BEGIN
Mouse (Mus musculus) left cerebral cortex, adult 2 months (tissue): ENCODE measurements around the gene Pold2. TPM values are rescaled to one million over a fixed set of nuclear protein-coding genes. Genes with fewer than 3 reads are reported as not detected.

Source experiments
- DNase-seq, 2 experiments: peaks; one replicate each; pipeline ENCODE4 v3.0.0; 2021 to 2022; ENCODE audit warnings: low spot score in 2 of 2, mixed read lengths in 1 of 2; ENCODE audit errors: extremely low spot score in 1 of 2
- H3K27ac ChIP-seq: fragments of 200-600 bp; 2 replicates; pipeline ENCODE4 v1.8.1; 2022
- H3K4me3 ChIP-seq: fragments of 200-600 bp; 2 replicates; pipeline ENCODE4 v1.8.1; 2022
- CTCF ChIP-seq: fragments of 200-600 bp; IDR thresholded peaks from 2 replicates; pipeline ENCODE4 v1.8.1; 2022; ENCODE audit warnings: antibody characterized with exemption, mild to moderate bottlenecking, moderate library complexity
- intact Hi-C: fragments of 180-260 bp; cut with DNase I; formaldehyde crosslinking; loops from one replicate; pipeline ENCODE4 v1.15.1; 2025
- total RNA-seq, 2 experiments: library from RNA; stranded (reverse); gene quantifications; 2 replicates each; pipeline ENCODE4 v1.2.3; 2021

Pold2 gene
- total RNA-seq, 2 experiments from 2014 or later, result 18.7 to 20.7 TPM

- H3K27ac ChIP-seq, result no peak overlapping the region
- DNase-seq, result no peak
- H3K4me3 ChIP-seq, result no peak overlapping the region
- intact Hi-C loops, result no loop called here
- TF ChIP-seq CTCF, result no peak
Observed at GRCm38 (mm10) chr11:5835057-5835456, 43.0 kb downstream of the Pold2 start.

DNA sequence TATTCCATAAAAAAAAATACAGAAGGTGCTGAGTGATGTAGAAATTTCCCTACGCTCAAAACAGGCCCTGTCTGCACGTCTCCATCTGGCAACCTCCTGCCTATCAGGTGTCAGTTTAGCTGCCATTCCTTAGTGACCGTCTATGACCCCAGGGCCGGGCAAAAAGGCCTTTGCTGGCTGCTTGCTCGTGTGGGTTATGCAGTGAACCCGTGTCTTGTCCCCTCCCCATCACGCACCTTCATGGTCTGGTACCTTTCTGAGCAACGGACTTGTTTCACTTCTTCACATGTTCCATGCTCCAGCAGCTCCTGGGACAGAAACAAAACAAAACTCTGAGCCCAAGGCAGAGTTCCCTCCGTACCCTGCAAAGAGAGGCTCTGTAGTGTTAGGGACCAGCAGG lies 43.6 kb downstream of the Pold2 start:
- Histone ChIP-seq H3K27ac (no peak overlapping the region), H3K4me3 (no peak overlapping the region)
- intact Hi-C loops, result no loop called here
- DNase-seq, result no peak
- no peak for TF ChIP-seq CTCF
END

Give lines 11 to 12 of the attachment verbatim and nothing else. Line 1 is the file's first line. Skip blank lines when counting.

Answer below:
- H3K27ac ChIP-seq, result no peak overlapping the region
- DNase-seq, result no peak